Section 3: Breaking Firewalls

Johannes Franken

On this page I show you, how to hide ssh in other protocols and tunnel it through firewalls.

Passing security systems is forbidden. In this talk I try to establish an understanding for security vulnerabilities, so that you can protect yourself.


  1. Motivation
  2. Using open ports
  3. Using existing proxy-servers
    1. ssh over http
      1. httptunnel
    2. ssh over https
      1. ssh-https-tunnel
      2. transconnect
      3. proxytunnel
  4. Recommendations
  5. Further readings


ssh-connections pose an enormous risk to companies, as employees can use them to setup tunnels and transfer files, disregarding of any Logfiles and virus scanners.

That's why many companies disallow access to port 22 of any Internet adresses on their router- and firewall-devices. But, since today practically no company can abstain from access to the Internet, they usually have certain holes in their firewall policies. In this talk I will show you, how to explore and (ab?)use them for ssh connections.

Applying your knowledge from part 2 (particularly ppp-over-ssh), it is trivial to make arbitrary IP-connections through almost any firewall.


Using open ports

First you should check if the firewall basically lets certain ports pass. I recommend using the nmap portscanner of
root@hamster$ nmap -sA -p 1-65535
Starting nmap V. 2.54BETA22 ( )
Interesting ports on (
(The 21 ports scanned but not shown below are in state: filtered)
Port       State       Service
25/tcp     UNfiltered  smtp
80/tcp     UNfiltered  http
443/tcp    UNfiltered  https
Nmap run completed -- 1 IP address (1 host up) scanned in 5138 seconds

If there's even one single port found to be unfiltered (like port 80 in this example), you can run another sshd on that port at your server:

or redirect queries from that port to port 22 using ssh, inetd/nc, xinetd or firewall rules:

For an example, see Part 2.

For the client side, either supply the parameter -p 80 to every call to ssh, or permanently configure the port in ~/.ssh/config:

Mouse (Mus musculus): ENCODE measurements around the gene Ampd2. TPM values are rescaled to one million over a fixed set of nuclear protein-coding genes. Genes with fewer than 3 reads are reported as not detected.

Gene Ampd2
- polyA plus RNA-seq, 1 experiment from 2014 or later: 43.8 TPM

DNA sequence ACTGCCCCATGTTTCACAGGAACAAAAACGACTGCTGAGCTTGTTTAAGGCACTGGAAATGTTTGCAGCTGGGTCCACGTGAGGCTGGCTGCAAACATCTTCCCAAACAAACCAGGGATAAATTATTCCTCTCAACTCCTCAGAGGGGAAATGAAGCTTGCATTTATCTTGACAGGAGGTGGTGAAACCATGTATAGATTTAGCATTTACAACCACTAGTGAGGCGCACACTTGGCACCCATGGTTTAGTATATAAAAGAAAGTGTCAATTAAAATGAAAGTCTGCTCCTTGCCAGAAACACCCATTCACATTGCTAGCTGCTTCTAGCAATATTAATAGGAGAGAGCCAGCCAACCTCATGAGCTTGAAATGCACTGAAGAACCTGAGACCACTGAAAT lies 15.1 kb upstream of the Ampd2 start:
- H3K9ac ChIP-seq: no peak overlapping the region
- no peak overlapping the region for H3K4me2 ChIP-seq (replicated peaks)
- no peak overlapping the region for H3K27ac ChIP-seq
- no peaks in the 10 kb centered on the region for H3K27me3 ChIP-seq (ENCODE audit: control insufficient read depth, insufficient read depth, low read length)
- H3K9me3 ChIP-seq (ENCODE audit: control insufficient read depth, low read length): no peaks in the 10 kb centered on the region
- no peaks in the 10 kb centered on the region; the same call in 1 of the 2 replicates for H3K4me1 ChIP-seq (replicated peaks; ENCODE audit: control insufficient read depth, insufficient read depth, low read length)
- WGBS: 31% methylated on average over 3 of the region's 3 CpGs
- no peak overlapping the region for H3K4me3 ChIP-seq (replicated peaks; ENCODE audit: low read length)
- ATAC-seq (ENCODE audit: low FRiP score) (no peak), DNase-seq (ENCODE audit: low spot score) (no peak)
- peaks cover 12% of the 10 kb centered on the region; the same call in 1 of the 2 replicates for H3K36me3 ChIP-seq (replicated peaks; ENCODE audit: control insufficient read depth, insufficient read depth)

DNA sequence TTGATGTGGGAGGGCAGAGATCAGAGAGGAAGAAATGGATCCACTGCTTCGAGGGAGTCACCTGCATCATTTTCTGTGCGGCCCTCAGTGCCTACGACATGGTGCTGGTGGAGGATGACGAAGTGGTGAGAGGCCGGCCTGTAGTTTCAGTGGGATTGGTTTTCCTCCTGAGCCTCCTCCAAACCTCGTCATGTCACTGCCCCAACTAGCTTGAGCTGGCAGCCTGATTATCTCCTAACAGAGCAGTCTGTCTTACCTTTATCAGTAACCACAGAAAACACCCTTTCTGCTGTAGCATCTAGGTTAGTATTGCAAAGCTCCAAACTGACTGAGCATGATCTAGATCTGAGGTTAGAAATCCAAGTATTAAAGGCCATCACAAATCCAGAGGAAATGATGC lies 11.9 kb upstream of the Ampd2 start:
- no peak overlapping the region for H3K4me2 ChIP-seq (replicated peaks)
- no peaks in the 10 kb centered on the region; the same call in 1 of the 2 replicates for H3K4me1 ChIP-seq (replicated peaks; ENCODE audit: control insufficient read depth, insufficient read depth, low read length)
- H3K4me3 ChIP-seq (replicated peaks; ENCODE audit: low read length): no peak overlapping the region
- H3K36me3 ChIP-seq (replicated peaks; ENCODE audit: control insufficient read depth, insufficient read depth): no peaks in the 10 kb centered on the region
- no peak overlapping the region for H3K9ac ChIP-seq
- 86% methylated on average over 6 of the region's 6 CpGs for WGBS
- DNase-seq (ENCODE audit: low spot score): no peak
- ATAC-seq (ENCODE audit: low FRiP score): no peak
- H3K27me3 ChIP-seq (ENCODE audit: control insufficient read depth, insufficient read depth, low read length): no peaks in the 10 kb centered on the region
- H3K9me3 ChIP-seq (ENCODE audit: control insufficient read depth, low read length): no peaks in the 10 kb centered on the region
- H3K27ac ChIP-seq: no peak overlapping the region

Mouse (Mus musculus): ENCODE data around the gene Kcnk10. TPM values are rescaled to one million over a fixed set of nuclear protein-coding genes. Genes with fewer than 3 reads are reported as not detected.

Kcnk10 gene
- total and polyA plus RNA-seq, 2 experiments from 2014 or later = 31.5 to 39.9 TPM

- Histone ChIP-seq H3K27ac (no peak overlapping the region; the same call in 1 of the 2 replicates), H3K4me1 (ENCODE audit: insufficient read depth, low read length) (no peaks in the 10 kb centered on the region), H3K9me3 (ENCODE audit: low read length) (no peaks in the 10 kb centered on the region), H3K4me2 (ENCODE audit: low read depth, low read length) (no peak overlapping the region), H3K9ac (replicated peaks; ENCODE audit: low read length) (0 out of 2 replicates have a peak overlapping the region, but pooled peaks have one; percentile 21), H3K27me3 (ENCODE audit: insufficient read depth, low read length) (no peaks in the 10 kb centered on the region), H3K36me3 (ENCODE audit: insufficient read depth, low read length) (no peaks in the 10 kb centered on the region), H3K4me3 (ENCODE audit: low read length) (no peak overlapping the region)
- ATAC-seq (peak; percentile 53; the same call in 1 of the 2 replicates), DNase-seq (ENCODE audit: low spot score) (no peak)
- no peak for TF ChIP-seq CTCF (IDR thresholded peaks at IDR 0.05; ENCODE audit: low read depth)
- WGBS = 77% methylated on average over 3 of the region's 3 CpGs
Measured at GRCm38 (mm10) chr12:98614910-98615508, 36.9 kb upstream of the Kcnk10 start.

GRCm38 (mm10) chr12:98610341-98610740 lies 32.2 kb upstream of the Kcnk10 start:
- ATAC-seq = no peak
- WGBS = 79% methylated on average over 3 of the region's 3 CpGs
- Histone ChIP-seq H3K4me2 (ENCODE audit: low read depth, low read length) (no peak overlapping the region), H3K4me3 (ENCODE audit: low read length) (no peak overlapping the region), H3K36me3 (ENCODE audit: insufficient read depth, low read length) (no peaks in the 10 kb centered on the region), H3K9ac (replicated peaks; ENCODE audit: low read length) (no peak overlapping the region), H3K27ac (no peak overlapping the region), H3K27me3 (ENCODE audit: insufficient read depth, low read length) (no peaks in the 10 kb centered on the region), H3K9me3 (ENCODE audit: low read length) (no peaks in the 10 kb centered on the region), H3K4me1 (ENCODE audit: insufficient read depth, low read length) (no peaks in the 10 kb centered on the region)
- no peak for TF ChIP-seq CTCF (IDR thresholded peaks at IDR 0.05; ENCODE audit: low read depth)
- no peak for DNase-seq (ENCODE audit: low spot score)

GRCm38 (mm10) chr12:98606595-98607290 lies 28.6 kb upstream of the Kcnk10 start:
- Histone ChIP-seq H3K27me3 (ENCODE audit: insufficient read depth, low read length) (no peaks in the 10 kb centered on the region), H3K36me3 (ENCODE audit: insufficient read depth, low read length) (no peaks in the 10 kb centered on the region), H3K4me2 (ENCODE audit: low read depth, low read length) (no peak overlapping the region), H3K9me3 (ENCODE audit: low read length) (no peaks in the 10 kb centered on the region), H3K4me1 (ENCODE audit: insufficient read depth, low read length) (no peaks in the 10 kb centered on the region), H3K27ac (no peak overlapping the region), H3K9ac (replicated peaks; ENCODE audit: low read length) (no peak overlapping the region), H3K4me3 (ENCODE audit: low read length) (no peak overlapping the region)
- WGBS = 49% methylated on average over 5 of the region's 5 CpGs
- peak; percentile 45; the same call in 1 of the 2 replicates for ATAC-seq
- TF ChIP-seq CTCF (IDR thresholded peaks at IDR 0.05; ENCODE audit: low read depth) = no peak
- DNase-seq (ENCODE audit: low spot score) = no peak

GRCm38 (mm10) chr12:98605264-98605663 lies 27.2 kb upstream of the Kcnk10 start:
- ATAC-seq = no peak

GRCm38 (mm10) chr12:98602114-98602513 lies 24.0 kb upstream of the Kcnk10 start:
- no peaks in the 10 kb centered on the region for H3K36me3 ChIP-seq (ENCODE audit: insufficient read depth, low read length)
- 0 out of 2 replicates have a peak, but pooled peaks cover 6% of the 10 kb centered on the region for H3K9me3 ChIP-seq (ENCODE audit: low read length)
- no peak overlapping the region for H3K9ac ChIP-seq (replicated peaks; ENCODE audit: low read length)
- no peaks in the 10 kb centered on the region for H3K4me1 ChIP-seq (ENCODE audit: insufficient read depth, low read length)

Port 80
        User jfranken


Using existing proxy-servers

If (according to nmap) your box can't access any port in the Internet, but you've got web-access via proxy-servers, you can have that proxy-server forward your ssh-connections to the Internet.

ssh over http


httptunnel makes a remote server's tcp port locally available. The connection runs over two little programs (hts and htc), which communicate in http like a browser and webserver.


My version of httptunnel (v3.3) still has some bugs:

More about:
see: httptunnel homepage

ssh over https


The perl-script ssh-https-tunnel sends a CONNECT-request to your proxy-server, thus directing it to open a TCP-connection with a remote host's port. Then it will allow communication to that port at stdin/stdout.

An update by Gerd Aschemann <> simplifies the configuration, so that you don't need to store the proxy settings in the source code any more, because it will read them from your HTTP_PROXY environment variable or the file ~/.ssh/https-proxy.conf.

$ HTTP_PROXY=http://proxy:8080 ./ssh-https-tunnel 25
220 ESMTP Exim 3.35 #1 Fri, 13 Sep 2002 18:08:13 +0200
HELO abc
250 Hello []
221 closing connection

This is what the proxyservers loggs, after the connection is over:
proxy:~# tail -1 /var/log/squid/access.log| fmt
1031933305.366  11857 TCP_MISS/200 213 CONNECT - DIRECT/ -